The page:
Healthy Weight, Healthy Look Day is observed every second Thursday of January. It aims to shift people's focus on their health by taking a closer look at their weight.

There isn't a single appearance or "look" that determines whether a person is healthy. As Healthline notes, "Healthy bodies come in all shapes and sizes." One doesn't have to be skinny or slim to be considered "healthy," and someone who's more on the plus side may still be in good health, according to National Today.

There are a number of factors that determine a person's weight, and they include bone mass and height. According to the National Institutes of Health (NIH), people can also gain weight even though they are consuming the same amounts of food as they grow older. That's because metabolism can slow down with age. People's body composition may change with time as well.

On this day, people are encouraged to prioritize their health by taking a closer look at their weight. Although one's weight does not automatically equate to their health status, it is a factor that people need to consider when assessing their overall health and well-being.

"Reaching and maintaining a healthy weight is important for overall health and can help you prevent and control many diseases and conditions," the NIH said. "That is why maintaining a healthy weight is so important: It helps you lower your risk for developing these problems, helps you feel good about yourself, and gives you more energy to enjoy life."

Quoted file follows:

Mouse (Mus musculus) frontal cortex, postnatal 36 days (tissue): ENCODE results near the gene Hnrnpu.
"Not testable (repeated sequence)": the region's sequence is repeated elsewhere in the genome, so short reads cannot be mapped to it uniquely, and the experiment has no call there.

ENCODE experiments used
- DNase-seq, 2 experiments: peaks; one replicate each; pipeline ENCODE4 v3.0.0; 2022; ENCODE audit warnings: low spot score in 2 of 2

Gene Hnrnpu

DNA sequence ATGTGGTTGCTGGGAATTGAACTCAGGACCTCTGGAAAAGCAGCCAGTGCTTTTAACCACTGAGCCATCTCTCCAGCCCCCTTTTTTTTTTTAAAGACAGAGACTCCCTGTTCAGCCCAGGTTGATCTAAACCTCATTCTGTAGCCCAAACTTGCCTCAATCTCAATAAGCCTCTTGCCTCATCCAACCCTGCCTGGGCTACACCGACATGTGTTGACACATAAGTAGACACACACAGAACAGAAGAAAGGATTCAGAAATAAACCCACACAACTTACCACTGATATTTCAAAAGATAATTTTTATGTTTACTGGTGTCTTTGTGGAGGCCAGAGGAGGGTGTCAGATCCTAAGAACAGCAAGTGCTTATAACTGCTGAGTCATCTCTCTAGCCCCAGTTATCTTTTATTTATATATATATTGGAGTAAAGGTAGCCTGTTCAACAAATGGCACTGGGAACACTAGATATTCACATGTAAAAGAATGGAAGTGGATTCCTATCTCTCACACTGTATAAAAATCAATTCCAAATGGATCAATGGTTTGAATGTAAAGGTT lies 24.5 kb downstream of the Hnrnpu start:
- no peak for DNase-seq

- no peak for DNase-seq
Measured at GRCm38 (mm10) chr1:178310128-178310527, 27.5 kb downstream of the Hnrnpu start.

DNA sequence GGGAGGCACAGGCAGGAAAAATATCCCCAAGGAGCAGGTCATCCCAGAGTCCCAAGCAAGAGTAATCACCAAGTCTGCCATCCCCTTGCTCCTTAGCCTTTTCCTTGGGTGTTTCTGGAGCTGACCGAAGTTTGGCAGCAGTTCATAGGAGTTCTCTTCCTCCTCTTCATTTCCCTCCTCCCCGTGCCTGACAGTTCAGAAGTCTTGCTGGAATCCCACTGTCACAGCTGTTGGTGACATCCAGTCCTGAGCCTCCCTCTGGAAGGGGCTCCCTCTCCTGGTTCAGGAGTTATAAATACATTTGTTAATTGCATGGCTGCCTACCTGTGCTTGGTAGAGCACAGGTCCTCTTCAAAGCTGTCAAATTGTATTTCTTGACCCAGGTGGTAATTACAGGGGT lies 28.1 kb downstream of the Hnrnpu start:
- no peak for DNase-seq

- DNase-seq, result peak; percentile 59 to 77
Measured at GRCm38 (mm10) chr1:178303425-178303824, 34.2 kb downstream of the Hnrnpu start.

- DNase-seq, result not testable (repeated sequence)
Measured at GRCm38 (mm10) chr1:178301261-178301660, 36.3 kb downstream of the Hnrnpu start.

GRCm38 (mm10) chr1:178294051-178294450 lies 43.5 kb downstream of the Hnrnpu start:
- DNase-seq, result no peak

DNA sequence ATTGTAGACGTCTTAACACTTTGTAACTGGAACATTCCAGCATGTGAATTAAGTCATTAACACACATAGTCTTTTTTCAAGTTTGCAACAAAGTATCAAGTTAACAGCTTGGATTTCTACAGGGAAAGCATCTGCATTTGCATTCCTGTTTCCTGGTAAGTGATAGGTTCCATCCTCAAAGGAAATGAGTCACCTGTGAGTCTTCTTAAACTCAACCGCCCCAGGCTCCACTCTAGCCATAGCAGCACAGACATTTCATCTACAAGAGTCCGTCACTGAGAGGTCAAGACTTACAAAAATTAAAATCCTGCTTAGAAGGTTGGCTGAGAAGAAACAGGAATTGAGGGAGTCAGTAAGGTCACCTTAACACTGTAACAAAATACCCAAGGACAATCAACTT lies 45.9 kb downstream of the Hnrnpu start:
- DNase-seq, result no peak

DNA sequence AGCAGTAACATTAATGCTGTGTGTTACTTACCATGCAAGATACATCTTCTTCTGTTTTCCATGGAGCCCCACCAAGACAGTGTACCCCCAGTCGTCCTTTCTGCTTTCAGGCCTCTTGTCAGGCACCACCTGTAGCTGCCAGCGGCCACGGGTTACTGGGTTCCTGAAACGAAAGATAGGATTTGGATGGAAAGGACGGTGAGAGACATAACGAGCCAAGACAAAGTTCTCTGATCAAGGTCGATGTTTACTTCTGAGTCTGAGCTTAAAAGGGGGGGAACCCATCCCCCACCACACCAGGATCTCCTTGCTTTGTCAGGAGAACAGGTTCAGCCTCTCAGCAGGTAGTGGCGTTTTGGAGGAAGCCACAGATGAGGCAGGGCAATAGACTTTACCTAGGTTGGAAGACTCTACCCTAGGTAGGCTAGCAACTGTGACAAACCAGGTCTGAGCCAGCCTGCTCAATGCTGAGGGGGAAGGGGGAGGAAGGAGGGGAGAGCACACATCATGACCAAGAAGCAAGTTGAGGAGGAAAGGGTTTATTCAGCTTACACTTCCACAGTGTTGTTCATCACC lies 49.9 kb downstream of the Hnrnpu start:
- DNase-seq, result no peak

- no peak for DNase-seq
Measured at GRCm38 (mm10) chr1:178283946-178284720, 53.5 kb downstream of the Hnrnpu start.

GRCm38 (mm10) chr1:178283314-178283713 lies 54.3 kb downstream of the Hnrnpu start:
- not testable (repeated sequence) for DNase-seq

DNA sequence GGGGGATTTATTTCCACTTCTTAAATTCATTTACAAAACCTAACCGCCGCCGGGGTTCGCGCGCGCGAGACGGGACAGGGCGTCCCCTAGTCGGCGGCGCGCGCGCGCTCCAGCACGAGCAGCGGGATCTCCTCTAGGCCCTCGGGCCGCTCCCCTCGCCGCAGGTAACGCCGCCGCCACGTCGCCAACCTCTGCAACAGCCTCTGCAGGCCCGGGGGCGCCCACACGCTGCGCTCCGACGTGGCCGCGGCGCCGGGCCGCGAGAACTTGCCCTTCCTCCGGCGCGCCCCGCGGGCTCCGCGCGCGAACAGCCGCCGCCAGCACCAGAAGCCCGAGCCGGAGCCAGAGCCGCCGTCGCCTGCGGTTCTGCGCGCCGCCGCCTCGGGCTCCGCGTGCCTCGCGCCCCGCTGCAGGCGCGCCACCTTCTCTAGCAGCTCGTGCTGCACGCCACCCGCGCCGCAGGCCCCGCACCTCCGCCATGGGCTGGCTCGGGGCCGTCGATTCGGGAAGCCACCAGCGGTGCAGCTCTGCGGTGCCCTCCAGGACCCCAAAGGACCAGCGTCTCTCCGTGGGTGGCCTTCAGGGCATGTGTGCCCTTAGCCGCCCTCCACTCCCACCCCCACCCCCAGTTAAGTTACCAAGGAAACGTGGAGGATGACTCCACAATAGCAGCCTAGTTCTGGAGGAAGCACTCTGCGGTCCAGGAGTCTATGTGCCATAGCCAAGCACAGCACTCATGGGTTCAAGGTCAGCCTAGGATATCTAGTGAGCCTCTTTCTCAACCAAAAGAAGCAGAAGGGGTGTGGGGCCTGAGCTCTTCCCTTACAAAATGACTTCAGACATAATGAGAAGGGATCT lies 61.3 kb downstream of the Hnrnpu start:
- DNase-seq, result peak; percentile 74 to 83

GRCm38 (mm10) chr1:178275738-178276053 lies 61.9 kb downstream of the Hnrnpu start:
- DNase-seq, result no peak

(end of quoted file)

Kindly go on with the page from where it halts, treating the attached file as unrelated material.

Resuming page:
Start Your Healthy Weight Journey

People can take this occasion as an opportunity to begin working on achieving or maintaining a healthy weight. One way they can do this is by checking their body mass index (BMI), which is said to be a reliable indicator of body fatness. Others may also begin an appropriate exercise routine or perhaps a healthier diet.

Those who need help may check out the Centers for Disease Control and Prevention's (CDC) "My Food and Beverage Diary," which can help them stay on top of their food consumption. There's also U.S. Department of Agriculture's MyPlate Plan, through which they can find a personalized food plan based on their height, weight, age and physical activity level.

Some may also look into tips on how they can still enjoy their favorite foods while eating healthier so they can maintain an ideal weight. For instance, people can choose to eat their favorite comfort food less often or in smaller amounts. They may also consider balancing it with healthier foods and doing more physical activity, the CDC noted.

Those who are quite skilled in the kitchen may even experiment with trying lower-calorie versions of their favorite foods by using healthier alternatives to their go-to ingredients.

Individuals who are not sure where to start may discuss their weight with a doctor who may help find the right and safe kind of physical activity for them. For older people, for instance, simple activities like gardening, swimming or dancing may help them become more physically active.

"Being active and choosing healthy foods has health benefits for everyone — no matter your age or weight," the NIH said.

Healthy Weight/Healthy Diet
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